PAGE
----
Validity and the Duty of Candor
As discussed in my prior post, What do Contingent Fee Patent Lawyers Look for When Considering Validity During Due Diligence?, patent lawyers must analyze compliance with the duty of candor under 37 CFR 1.56 when considering a case on a contingent fee basis.
To the extent that someone specified by 37 CFR 1.56 is required to cite art, but does not in violation of the duty of candor, then it may be a basis to invalidate the entire patent portfolio due to “fraud on the patent office.” Thus, it is crucial to make sure that information disclosure statements are of record citing all relevant art.
So who is required to cite information, and what is material to patentability? The Federal Regulation merely gives the following guidance:
Who is required to cite art under 37 CFR 1.56?
"Each individual associated with the filing and prosecution of a patent application has a duty of candor and good faith in dealing with the Office, which includes a duty to disclose to the Office all information known to that individual to be material to patentability as defined in this section."
When does the duty to disclose exist?
"The duty to disclose information exists with respect to each pending claim until the claim is cancelled or withdrawn from consideration, or the application becomes abandoned."
What is 'material to patentability'?
"The Office encourages applicants to carefully examine:
(1) Prior art cited in search reports of a foreign patent office in a counterpart application, and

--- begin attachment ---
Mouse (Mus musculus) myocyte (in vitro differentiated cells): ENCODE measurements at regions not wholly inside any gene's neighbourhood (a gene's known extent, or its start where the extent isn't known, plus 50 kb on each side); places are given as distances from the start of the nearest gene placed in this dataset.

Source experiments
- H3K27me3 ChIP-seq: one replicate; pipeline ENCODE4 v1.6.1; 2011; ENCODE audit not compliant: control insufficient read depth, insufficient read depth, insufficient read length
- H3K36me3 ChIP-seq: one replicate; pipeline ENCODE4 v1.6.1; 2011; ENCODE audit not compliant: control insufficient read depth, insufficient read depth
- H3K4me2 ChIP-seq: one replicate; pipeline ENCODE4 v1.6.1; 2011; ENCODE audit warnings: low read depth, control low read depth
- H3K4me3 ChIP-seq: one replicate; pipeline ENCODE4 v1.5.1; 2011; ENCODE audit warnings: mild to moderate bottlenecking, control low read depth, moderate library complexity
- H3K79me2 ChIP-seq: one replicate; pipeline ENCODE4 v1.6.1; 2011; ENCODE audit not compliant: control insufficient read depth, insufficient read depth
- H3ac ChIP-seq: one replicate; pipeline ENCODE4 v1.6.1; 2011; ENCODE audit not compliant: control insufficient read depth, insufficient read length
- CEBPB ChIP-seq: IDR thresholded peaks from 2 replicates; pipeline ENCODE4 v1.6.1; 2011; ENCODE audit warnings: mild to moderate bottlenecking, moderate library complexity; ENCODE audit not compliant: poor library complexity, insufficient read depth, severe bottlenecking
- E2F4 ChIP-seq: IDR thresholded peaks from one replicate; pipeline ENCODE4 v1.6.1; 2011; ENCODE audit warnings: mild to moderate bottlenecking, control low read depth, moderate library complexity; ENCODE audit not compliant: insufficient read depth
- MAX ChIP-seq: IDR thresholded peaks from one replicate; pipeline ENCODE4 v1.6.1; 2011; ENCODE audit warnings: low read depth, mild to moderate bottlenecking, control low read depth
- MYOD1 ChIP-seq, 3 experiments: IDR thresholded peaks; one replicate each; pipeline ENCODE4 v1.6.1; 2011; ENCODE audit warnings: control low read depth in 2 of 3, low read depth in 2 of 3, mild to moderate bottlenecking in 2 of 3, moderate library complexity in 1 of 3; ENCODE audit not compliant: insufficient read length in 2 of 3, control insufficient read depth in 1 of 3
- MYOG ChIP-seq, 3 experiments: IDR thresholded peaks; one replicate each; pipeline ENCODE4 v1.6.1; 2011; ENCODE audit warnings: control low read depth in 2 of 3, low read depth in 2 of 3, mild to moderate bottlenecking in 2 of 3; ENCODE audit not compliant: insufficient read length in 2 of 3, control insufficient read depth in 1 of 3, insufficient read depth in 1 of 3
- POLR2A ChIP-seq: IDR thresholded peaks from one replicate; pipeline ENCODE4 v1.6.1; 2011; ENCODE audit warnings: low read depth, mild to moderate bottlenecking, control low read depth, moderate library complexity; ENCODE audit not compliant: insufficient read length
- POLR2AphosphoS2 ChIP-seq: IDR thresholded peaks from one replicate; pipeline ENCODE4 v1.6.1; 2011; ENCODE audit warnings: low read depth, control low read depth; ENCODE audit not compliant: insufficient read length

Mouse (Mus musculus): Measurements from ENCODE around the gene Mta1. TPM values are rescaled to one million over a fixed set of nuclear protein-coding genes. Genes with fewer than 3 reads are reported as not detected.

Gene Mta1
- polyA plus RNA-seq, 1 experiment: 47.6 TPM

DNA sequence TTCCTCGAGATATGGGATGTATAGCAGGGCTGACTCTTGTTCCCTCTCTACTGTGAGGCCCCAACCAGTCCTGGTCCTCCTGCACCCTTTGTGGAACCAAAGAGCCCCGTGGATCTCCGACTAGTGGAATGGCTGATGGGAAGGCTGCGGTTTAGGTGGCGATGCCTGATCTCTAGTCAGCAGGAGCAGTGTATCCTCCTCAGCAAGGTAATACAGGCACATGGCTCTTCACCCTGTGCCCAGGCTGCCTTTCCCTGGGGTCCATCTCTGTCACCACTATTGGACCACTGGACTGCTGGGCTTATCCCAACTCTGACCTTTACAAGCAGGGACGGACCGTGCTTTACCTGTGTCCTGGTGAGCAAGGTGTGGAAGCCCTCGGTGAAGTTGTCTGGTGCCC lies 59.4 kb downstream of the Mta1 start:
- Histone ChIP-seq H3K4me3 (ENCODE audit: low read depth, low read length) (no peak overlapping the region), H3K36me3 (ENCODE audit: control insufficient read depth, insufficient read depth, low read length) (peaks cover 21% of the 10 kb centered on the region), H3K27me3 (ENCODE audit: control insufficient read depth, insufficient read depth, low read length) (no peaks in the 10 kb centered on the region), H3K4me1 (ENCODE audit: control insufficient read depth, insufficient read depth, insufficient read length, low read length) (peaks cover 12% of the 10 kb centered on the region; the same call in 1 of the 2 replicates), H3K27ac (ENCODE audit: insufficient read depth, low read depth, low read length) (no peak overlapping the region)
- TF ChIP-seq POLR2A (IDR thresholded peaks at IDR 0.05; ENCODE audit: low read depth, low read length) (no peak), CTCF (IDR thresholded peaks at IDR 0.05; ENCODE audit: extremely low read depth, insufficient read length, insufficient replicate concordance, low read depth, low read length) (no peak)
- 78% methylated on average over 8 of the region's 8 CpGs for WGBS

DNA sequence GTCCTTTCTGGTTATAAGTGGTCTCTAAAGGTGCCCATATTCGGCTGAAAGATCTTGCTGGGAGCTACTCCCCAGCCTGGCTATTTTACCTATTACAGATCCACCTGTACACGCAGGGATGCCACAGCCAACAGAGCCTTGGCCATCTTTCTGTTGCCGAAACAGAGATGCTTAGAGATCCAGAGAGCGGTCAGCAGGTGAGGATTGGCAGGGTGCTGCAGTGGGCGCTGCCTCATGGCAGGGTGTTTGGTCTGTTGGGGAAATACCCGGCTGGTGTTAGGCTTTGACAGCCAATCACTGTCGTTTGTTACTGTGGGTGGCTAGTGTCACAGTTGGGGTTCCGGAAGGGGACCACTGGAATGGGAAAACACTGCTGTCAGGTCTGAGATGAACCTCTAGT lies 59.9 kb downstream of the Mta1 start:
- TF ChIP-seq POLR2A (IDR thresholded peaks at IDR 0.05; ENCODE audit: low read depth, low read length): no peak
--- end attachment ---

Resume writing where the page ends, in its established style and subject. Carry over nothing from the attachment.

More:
(2) The closest information over which individuals associated with the filing or prosecution of a patent application believe any pending claim patentably defines, to make sure that any material information contained therein is disclosed to the Office.
(b) Under this section, information is material to patentability when it is not cumulative to information already of record or being made of record in the application, and
(1) It establishes, by itself or in combination with other information, a prima facie case of unpatentability of a claim; or
(2) It refutes, or is inconsistent with, a position the applicant takes in:
(i) Opposing an argument of unpatentability relied on by the Office, or
(ii) Asserting an argument of patentability."
If something is not 'material to patentability' do I need to submit it?
"There is no duty to submit information which is not material to the patentability of any existing claim."
While the USPTO gives some guidelines, there is no clear cut definition as to what is "material to patentability." If, as a patent owner or inventor, you have a reference that is around the time of your invention and is arguably relevant in any way to a claim or something you would like to claim in the future, err on the side of caution and submit the art on an information disclosure statement. If you do not disclose a reference that is in your files that found during litigation discovery, a defendant will likely try to make an argument that it was the most relevant piece of art. They will do this in an attempt to invalidate all of your patents in one fell swoop by arguing that you knowingly and in bad faith withheld the art from the Patent Office. If you do disclose it, and your patents issue over it, your portfolio is a little bit stronger.
As inventors research and collect information during the inventive process, make sure all relevant art documents are cataloged so that it all known references are submitted on an information disclosure statement. Comprehensive art citations will not only establish the state of the art at the time of the invention, but it will make sure that the resulting patents issue in view of the art and will not be susceptible to attacks under 37 CFR 1.56.